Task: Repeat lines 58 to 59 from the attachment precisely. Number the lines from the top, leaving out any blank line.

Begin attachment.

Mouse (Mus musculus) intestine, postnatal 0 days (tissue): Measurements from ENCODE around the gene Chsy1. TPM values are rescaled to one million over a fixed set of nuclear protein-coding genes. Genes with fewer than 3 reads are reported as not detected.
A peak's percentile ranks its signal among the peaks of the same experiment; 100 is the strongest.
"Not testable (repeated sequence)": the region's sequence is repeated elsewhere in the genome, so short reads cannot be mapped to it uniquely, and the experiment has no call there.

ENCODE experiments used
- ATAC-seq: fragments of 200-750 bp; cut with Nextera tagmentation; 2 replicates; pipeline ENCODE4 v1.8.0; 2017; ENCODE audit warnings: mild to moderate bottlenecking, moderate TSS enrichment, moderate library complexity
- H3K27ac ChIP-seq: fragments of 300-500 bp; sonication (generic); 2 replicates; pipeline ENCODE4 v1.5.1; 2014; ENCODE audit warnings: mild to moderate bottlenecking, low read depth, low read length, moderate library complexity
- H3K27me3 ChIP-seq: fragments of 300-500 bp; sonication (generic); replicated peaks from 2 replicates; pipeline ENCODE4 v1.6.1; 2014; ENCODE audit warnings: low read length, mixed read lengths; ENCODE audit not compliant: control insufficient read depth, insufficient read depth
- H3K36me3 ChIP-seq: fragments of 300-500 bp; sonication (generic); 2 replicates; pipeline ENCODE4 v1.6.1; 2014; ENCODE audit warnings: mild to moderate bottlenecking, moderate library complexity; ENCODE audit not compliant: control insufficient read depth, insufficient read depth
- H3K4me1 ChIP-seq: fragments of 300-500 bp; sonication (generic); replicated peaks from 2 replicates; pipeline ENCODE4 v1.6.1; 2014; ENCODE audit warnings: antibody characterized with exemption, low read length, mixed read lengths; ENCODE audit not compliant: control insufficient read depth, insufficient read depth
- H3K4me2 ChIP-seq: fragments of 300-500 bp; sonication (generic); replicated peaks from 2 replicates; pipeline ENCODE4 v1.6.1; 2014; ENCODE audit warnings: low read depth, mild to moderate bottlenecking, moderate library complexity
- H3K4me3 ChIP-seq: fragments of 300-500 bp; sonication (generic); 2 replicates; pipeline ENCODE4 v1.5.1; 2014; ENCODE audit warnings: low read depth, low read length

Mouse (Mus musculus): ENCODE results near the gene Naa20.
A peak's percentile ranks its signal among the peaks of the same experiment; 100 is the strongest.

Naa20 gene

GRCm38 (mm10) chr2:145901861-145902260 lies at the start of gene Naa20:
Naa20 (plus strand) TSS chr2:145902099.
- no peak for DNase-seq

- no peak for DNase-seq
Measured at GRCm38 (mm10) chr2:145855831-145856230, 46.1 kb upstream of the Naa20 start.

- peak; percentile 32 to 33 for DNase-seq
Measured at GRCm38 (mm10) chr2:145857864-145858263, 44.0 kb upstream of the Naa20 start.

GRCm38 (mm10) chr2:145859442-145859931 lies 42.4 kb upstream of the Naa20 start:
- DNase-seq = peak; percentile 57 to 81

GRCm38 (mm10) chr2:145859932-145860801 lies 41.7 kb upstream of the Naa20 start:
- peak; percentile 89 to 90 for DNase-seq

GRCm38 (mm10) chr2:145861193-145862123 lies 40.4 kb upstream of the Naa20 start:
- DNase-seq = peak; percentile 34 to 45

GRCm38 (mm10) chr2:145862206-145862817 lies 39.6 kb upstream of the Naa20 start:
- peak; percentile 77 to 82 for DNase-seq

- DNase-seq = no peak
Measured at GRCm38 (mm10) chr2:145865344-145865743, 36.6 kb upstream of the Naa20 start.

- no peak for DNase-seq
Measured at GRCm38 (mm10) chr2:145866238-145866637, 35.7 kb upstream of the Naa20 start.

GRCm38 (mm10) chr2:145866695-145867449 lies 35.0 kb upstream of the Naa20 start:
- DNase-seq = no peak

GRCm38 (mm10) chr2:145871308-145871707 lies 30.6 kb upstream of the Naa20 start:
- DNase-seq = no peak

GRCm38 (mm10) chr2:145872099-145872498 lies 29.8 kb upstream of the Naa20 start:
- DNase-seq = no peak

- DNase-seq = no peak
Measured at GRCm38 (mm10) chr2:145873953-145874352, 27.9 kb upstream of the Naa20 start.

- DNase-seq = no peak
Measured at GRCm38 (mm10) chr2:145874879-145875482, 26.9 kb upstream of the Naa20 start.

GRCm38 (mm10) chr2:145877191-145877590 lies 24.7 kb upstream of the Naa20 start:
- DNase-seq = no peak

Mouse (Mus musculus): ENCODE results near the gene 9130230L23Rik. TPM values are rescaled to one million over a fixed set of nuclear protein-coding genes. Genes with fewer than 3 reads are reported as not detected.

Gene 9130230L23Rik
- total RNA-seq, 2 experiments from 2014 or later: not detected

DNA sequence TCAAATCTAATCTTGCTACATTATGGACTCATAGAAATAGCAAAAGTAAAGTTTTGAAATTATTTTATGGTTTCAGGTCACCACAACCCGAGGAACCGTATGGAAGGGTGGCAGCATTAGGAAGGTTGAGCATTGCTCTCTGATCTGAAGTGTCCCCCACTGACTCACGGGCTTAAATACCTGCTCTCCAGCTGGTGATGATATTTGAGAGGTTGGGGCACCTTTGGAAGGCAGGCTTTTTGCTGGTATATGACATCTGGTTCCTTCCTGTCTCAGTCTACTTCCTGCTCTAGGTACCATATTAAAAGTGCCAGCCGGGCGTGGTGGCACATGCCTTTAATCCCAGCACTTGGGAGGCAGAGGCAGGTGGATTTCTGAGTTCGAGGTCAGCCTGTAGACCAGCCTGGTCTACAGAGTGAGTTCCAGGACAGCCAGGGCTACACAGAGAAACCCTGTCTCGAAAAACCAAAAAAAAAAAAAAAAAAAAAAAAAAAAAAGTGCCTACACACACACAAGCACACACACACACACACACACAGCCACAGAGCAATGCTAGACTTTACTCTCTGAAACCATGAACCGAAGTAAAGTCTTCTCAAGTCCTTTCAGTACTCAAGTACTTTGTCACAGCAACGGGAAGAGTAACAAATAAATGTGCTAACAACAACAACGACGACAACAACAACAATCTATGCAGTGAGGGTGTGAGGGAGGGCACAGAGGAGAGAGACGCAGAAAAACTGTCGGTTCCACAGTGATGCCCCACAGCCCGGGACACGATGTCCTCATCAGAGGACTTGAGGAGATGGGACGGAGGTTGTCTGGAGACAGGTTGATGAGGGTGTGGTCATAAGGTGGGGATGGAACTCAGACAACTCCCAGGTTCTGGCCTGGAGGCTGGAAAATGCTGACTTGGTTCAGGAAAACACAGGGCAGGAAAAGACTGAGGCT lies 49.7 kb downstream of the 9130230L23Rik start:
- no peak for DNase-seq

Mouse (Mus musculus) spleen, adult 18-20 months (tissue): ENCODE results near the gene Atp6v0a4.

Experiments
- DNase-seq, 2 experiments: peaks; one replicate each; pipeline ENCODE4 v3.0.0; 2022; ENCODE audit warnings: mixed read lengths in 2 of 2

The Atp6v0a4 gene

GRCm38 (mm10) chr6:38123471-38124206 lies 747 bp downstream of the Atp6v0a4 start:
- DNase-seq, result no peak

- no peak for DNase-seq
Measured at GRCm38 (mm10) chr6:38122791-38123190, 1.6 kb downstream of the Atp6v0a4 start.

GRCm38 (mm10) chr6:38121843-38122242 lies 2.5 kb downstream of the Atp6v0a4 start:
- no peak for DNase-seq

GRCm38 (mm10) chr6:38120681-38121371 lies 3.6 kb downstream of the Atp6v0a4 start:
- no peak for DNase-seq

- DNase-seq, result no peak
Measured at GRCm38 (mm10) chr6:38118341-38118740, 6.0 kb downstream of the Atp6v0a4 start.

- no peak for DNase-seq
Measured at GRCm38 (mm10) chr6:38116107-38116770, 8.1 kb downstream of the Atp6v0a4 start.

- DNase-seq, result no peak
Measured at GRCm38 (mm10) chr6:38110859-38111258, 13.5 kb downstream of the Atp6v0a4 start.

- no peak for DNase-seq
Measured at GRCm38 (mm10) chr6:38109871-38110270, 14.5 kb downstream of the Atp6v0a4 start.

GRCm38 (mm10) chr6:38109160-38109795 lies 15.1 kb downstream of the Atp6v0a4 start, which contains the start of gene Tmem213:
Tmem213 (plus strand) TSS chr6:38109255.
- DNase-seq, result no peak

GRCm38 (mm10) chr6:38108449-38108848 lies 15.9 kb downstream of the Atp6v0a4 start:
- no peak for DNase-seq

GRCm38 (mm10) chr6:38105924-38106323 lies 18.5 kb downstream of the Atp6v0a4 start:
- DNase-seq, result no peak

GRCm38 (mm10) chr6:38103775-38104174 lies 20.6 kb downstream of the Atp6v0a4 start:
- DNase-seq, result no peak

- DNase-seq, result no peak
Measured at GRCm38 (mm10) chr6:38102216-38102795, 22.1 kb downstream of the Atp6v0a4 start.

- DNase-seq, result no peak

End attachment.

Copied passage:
Measured at GRCm38 (mm10) chr6:38122791-38123190, 1.6 kb downstream of the Atp6v0a4 start.

GRCm38 (mm10) chr6:38121843-38122242 lies 2.5 kb downstream of the Atp6v0a4 start: